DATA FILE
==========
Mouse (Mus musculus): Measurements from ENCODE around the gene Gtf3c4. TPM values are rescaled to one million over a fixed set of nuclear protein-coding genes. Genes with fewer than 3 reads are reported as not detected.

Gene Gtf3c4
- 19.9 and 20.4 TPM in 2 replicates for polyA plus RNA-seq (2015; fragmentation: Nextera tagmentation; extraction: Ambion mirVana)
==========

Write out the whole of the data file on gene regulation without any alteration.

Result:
Mouse (Mus musculus): Measurements from ENCODE around the gene Gtf3c4. TPM values are rescaled to one million over a fixed set of nuclear protein-coding genes. Genes with fewer than 3 reads are reported as not detected.

Gene Gtf3c4
- 19.9 and 20.4 TPM in 2 replicates for polyA plus RNA-seq (2015; fragmentation: Nextera tagmentation; extraction: Ambion mirVana)